2. Differences due to culture and environment, there is nothing genetically from a racial standpoint that determines personality.

      1. If genetics can determine personality in dog breeds, is it not feasible that some part of human personality could also be determined by genetics?

  2. Regarding making school start times a state law, I personally think that is a bad idea–leave it up to the individual school districts. I work in a school district that chose to push back the high school start time by an hour, but it hasn’t really helped because it moved the time our students are driving or riding the bus more deeply into rush hour, so an hour later start time does not translate into an hour later wake up time, but it does translate into more time being sedentary in a car or bus (and we are not talking about an increase from 5 minutes to 7 minutes, we are looking at more like 20 minutes becoming 30-40 minutes each way). Unfortunately, due to how the school boundaries are drawn, it is not feasible for these kids to walk. My point is not that I believe the later start time is bad (not even sure it is bad in our school district’s case), but merely that state-wide legislation might not recognize that context matters, and later start times do not affect all school districts in the same way…Just as not everyone should go keto, not every school district will thrive until a single set of rules.

    1. Very valid point. But it’s great to see that the science concerning school start times is actually getting attention from policy makers. High school was a grueling experience, with having to wake up at 6:45 (my school started at 8:10). Some others have it even worse with earlier start times. What a great idea, to take the subset of the population that naturally sleeps and wakes up later, and make them up well before the sun is even out.

      Back then my mental health was in the gutter (though eating SAD certainly didn’t help) because I was just so tired all the time. I’m having a much easier time in college maintaining a 4.0 as a premedical student taking much harder courses. Eating primally is a big factor in this, but so is actually being able to meet my sleep needs on a daily basis.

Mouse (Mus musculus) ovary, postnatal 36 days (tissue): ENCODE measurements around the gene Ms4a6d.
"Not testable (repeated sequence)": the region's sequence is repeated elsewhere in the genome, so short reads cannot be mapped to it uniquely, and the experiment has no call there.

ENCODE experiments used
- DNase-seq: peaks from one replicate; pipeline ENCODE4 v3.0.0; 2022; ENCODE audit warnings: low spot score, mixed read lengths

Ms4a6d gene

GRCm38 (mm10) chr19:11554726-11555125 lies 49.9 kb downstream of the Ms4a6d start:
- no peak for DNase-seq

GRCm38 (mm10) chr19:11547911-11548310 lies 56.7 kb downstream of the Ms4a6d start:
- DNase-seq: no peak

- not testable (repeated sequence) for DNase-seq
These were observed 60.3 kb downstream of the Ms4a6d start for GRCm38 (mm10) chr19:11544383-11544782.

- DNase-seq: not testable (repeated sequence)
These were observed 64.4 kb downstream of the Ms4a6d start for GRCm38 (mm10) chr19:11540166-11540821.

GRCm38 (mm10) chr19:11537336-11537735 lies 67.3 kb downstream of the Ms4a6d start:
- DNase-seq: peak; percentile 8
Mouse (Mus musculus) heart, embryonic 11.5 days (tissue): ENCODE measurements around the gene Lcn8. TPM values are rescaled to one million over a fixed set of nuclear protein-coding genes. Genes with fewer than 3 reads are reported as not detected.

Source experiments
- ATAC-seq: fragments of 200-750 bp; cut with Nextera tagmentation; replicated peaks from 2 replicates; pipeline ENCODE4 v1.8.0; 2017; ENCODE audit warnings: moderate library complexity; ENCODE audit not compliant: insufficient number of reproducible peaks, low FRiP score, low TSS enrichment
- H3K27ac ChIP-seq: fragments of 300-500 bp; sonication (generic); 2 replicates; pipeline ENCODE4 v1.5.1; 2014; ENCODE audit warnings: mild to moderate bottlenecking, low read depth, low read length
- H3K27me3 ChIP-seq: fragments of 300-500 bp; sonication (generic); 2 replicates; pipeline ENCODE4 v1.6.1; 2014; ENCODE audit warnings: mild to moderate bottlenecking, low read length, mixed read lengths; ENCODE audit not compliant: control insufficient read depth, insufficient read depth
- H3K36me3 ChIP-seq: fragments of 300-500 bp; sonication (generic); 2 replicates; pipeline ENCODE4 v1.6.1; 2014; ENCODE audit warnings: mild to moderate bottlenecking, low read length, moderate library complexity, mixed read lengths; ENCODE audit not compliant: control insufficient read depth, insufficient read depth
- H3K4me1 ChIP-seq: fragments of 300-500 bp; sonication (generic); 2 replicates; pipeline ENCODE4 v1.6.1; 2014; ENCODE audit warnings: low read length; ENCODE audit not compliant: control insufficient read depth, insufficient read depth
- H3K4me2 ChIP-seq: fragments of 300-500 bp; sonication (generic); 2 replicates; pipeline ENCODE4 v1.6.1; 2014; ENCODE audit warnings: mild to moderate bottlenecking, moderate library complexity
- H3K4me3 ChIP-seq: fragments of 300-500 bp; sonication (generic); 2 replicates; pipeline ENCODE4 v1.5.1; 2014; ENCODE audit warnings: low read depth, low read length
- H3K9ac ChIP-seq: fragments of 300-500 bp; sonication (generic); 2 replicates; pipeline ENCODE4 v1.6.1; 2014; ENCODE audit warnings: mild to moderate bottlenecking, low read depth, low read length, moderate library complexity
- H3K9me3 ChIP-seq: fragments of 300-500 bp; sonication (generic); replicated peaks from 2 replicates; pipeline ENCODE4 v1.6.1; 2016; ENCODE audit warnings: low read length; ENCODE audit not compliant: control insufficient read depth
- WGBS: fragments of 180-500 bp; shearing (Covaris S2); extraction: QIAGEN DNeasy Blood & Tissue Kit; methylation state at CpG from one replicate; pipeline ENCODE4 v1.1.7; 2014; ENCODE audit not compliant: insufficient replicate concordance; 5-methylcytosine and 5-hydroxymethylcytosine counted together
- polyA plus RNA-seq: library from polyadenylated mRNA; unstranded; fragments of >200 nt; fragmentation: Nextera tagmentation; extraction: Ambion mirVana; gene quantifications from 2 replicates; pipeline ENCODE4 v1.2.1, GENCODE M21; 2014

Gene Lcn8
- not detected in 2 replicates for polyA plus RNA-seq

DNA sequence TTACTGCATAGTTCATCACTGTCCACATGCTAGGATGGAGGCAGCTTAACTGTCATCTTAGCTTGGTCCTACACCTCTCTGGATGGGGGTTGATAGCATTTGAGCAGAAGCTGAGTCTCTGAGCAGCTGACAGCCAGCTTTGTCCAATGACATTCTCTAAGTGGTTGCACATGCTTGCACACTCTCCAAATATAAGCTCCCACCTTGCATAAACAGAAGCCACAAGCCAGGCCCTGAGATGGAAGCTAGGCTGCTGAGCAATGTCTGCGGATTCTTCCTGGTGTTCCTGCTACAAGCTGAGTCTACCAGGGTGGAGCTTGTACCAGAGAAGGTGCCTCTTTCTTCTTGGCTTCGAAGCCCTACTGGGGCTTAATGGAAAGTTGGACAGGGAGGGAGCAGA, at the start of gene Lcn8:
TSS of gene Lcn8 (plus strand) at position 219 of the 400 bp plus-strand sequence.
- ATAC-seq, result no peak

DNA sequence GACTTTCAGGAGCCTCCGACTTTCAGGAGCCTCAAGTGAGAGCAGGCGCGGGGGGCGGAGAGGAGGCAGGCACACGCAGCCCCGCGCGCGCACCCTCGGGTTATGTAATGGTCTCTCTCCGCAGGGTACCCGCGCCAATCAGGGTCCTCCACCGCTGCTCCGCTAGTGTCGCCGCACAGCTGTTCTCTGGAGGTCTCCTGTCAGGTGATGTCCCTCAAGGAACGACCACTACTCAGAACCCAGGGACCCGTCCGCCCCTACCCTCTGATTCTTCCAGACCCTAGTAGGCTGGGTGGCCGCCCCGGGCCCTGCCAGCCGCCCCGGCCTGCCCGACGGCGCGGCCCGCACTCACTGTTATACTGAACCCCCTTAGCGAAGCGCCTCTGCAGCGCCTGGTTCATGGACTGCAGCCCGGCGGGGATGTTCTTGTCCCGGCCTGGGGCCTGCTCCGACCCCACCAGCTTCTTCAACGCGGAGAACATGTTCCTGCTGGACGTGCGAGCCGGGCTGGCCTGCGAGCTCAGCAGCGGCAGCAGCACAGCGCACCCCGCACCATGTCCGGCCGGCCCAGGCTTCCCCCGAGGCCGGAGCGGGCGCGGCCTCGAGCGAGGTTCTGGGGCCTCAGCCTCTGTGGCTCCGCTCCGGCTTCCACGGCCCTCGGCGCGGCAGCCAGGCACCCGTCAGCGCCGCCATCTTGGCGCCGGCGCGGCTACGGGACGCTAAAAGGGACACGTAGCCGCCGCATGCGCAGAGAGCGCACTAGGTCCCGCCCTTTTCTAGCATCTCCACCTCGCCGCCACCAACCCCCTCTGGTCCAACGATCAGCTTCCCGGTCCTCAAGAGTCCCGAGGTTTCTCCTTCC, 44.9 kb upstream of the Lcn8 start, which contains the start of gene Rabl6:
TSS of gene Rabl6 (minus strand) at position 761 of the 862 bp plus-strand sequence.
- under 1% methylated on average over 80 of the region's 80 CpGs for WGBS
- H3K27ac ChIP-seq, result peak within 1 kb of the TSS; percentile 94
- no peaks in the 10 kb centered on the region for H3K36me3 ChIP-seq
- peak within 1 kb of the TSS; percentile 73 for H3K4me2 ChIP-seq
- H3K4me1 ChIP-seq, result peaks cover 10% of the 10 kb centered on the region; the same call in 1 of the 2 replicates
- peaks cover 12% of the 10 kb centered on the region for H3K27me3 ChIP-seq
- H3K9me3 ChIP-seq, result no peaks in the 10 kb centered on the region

3. I think the current preoccupation with getting enough sleep is a little overblown. Sleep needs vary considerably. Some people function well or 4 hours. Others do best on 9 or 10 hours. Some people are naturally light sleepers and wake up several times each night. Others crash and don’t budge all night long. There are really too many variables for anyone to credibly state that “x” number of hours are necessary for everybody. We all know when we aren’t getting enough sleep, but sometimes there’s not much we can do about it, other than try to catch up whenever we can

    1. Shary we have a national sleep deficit crisis and aside from oxygen and water adequate sleep is probably the #1 most important factor for good health. I don’t know how you can justify asserting “the current preoccupation with getting enough sleep is a little overblown”.

  4. I always appreciate your weekend link love. I never fail to learn something new from it.

  5. As always, I find this week’s weekend link love extrmely interesting. I really enjoyed your recent article ‘8 alternative therapies worth considering’ too!

  6. Always love this post on a Sunday. I am definitely making the roasted cauliflower…smoked paprika is already a favorite of mine, and roasting makes every veggie taste amazing. And love the idea of the co-working climbing gym…that would be a dream come true for me. Do a little bouldering, then work on happy, healthy and hot!

  7. So now that we know the difficulty of producing healthy food products, could you share the ways you are dealing with the issues in manufacturing Primal Blueprint products?